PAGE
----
I subscribe to a lovely little blog called Tiny Buddha, a daily offering of personal reflections which — as the name suggests — encourages self-awareness, compassion and spiritual growth. It was therefore disconcerting to find myself part of a pile-on aimed at a recent writer, who took as her subject the fear of aging.
Granted, her topic may have been ill-advised, because the writer is only 39, closer in time to Huggies than Depends. Also, she made the gaffe of quoting Jane Fonda – a poster child for cosmetic reparation who at 79 looks three decades younger — as a sage of graceful aging. And trotted out unfortunate pithyisms such as “age is just a number,” which is true in the same way that IQ and income are “just” numbers, rather than descriptors that substantially affect quality of life.
Yet the article was well-intentioned, and wise in some regards. And it wasn’t about the actual experience of aging, but fear of that experience — a distinction many of we older readers are apparently already too cognitively impaired to parse. As soon as we could gather our reading glasses and what remains of our wits, my not-quite-geriatric demographic and its older siblings began littering the “comments” section with objections.
“I think it is insulting that you wrote an article about aging when you are 39 years old and have yet to experience the difficulties and sorrow that can accompany menopause, the loss of loved ones and the hopes and dreams that did not come to pass,“ groused one reader.
“You touch on truths for sure, but only from a perspective of what has been told to you or you think you have witnessed. It is quite another thing to be IN those aging shoes,” wrote another. “When you get to 60, you might have the experience to comment on this vast and multifaceted subject.
A third reader responded with dark prophecy: “She (the writer) is losing her youth, but not yet her middle age,” she intoned. “She will learn.”
And she will learn, in the way we all do, though embodied experience.
I’m 58, not yet officially old, but old enough to be well-versed in the physical and mental realities of aging, which most of us experience as eroding capacity: the body loses strength, stamina and speed; the brain, sharpness and coherence. Lacking the resilience of youth, we become more vulnerable to all manner of illness, injury and decay.
This is not just a story we tell ourselves, a failure of our ability to control the narrative. I am not fabricating the stiffness in my joints, nor the inability of my brain to retrieve the proper word, nor the extra effort required to make an articulate argument. It’s my daily experience — “every function less exact, each nerve more loosely strung,” in the words of poet Matthew Arnold.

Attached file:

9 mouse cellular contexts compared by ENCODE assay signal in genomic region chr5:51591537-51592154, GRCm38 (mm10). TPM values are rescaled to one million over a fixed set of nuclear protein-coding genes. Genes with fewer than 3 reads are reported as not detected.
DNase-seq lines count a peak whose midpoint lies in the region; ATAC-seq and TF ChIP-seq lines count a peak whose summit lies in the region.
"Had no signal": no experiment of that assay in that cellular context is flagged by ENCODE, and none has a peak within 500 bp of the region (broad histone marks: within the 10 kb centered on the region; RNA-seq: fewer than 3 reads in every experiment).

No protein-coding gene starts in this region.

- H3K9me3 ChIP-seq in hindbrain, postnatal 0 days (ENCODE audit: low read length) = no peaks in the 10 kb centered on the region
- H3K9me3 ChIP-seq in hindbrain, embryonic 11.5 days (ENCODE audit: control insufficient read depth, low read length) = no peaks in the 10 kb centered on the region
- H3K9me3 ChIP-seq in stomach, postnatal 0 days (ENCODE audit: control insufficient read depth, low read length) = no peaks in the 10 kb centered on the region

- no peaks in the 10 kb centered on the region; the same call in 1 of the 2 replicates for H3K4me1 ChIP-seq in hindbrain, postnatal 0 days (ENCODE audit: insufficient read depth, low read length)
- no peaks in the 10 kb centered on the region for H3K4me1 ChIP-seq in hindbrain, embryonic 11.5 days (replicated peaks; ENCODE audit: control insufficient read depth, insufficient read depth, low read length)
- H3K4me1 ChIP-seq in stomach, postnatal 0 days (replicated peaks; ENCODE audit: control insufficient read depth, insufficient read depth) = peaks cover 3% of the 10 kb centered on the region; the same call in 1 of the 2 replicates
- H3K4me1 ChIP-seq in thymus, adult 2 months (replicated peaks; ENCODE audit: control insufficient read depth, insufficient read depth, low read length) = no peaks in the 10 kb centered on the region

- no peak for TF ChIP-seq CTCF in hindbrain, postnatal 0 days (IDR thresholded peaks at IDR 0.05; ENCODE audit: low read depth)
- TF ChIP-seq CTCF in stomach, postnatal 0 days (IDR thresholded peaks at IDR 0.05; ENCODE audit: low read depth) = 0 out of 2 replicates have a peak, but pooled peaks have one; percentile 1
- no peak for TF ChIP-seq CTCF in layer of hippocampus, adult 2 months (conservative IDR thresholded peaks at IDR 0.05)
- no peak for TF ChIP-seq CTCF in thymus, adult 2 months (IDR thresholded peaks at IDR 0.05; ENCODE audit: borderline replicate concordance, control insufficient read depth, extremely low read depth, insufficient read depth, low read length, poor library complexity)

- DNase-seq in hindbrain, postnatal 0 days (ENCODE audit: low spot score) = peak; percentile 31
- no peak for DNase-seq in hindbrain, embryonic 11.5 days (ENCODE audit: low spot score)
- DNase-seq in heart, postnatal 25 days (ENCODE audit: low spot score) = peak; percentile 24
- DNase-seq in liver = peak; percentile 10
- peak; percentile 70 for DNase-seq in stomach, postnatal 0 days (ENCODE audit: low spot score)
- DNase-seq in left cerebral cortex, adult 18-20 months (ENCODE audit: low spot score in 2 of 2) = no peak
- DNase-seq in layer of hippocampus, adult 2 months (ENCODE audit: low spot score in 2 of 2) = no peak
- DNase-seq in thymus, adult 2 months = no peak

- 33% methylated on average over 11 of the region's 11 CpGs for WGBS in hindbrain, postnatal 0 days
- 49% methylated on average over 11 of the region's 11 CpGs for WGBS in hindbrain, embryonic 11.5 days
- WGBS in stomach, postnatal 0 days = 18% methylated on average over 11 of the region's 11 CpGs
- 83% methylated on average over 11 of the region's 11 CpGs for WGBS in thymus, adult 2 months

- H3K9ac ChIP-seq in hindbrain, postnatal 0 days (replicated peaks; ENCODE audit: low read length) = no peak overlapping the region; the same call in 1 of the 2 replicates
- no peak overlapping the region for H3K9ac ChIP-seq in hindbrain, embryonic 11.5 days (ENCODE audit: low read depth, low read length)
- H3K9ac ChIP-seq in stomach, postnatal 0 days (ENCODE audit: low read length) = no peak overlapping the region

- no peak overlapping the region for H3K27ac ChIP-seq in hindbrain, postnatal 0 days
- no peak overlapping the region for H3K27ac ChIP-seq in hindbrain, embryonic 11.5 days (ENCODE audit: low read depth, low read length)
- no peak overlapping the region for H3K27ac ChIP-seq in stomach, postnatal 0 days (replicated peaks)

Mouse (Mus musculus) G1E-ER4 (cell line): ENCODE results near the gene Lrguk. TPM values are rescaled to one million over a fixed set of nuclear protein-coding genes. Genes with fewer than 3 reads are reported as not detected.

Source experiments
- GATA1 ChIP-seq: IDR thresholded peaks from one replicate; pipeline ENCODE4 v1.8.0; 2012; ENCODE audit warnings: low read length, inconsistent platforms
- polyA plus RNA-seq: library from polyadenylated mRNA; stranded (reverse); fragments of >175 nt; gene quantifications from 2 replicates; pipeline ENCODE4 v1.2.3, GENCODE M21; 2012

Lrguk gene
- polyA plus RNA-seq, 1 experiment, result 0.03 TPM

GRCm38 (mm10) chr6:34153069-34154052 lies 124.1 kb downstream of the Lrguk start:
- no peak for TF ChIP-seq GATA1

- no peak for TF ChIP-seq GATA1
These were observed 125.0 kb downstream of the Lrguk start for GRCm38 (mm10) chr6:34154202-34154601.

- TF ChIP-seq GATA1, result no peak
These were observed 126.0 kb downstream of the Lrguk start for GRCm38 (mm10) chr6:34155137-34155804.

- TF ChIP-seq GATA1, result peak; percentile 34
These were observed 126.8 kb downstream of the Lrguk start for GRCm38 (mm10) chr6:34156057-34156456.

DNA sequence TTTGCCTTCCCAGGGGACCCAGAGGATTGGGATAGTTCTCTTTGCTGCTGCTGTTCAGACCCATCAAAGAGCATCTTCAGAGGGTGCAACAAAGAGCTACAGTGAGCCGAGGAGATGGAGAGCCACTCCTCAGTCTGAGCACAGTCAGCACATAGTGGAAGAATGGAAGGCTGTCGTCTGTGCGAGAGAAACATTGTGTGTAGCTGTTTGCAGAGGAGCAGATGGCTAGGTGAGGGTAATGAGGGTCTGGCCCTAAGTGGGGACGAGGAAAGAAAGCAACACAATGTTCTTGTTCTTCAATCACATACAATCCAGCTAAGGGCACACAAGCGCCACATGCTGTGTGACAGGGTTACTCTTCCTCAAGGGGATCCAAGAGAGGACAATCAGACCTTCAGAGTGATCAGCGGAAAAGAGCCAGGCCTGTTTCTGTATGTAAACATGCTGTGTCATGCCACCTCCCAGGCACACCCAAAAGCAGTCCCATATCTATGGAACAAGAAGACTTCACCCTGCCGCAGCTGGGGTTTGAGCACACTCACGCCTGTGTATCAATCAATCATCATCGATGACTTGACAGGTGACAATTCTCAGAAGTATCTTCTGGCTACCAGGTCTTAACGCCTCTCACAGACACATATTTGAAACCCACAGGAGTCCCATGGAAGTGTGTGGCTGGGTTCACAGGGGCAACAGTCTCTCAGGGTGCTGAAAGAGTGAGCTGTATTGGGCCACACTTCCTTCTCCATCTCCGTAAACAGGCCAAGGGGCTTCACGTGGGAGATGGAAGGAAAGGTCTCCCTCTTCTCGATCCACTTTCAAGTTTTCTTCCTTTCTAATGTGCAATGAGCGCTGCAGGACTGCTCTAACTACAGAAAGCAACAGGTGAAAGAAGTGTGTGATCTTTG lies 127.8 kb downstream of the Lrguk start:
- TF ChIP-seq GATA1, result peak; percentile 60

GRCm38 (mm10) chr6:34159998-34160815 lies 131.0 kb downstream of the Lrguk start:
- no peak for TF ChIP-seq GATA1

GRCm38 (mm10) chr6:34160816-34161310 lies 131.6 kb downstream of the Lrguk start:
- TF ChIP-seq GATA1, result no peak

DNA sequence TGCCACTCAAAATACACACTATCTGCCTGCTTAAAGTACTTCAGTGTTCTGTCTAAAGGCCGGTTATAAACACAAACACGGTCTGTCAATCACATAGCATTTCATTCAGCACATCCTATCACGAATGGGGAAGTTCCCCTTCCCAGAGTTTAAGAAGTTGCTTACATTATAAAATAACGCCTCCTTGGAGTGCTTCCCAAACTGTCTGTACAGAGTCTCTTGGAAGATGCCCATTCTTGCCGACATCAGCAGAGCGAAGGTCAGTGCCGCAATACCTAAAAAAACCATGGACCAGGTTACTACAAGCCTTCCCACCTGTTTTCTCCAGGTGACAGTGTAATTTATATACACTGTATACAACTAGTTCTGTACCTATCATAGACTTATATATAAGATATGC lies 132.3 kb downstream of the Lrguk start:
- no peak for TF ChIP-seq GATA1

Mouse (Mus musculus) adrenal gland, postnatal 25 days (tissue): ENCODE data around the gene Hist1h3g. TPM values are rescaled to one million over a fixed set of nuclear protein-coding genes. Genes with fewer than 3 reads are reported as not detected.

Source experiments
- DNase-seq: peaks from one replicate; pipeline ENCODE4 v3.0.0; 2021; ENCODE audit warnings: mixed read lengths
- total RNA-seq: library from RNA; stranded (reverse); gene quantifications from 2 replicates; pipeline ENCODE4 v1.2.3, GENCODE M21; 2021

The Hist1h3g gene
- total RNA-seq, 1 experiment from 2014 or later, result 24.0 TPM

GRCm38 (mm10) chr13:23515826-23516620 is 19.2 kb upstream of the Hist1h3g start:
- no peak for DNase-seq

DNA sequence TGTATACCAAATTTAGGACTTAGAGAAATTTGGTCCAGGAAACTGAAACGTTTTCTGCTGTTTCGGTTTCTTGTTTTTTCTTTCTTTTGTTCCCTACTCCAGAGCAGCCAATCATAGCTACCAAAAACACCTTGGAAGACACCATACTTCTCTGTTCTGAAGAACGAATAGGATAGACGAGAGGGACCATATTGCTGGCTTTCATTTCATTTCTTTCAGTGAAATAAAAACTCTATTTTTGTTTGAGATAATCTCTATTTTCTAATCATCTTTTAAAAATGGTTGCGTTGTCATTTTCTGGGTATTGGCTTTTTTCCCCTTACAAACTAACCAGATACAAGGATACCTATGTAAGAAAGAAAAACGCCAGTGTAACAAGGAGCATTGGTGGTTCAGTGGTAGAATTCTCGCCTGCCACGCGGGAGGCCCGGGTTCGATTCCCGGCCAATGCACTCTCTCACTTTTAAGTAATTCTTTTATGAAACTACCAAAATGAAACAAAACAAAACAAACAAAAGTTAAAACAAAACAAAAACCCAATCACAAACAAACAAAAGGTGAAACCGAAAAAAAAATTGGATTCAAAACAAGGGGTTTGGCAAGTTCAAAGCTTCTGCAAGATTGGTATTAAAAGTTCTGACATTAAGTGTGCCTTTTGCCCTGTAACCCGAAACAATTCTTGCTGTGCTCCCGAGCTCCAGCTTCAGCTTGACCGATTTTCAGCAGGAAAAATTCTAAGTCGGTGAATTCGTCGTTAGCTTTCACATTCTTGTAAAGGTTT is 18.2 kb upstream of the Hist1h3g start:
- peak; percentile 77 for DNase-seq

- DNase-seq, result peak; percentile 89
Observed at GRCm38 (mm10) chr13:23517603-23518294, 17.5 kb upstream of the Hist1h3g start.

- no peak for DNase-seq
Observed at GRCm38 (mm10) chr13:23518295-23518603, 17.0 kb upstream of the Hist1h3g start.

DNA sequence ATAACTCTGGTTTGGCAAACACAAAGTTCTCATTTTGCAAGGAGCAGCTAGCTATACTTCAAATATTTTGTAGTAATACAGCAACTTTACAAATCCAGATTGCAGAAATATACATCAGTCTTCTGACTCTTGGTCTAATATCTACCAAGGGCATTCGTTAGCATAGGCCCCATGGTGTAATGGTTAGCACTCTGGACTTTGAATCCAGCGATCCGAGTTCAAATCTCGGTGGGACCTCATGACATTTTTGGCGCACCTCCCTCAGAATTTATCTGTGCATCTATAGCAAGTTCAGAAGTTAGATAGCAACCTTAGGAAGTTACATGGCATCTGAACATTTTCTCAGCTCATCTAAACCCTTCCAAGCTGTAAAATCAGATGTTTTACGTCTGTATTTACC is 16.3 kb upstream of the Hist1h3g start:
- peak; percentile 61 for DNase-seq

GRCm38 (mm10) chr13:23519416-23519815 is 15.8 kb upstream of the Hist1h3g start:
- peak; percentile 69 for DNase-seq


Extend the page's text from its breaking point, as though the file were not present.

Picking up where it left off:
The process commences and proceeds differently for each person, but the truth of an aging body is sooner or later written in the bones, the muscles, the skin; the truth of an aging brain in a gradually diminished ability to sustain not just a positive narrative, but any narrative at all. A paralyzed person fails to walk because his spine is severed, not because he is telling himself a pessimistic story, or because paralysis is just a word.
Yet consolations emerge: the richness of remaining possibility, though contextualized and perhaps constrained; the ascendance of spirit as the body recedes. As in youth, attitude and perspective count for a great deal.
“Life has taught me much, sometimes through love and sometimes through adversity, and the things I thought so important at 30 — status, appearance, an aura of invincibility–no longer hold much value for me,” wrote a 65-year-old reader in response to the Tiny Buddha post. “I am so much calmer, so much more centered, so much more accepting and forgiving. I have changed in ways I never would have predicted when I was young.”
Aging tests our prowess in meeting life’s fundamental challenge: to release what is past, to embrace what is present, to open, again and again, to whatever’s next, including, ultimately, our own dying. And in the meantime, to live as fully as we are able.
“Keep busy with survival. Imitate the trees,” says poet May Sarton in the starkly beautiful Journal of a Solitude, written in her late fifties. “Learn to lose in order to recover, and remember that nothing stays the same for long, not even pain, psychic pain. Sit it out. Let it all pass. Let it go.”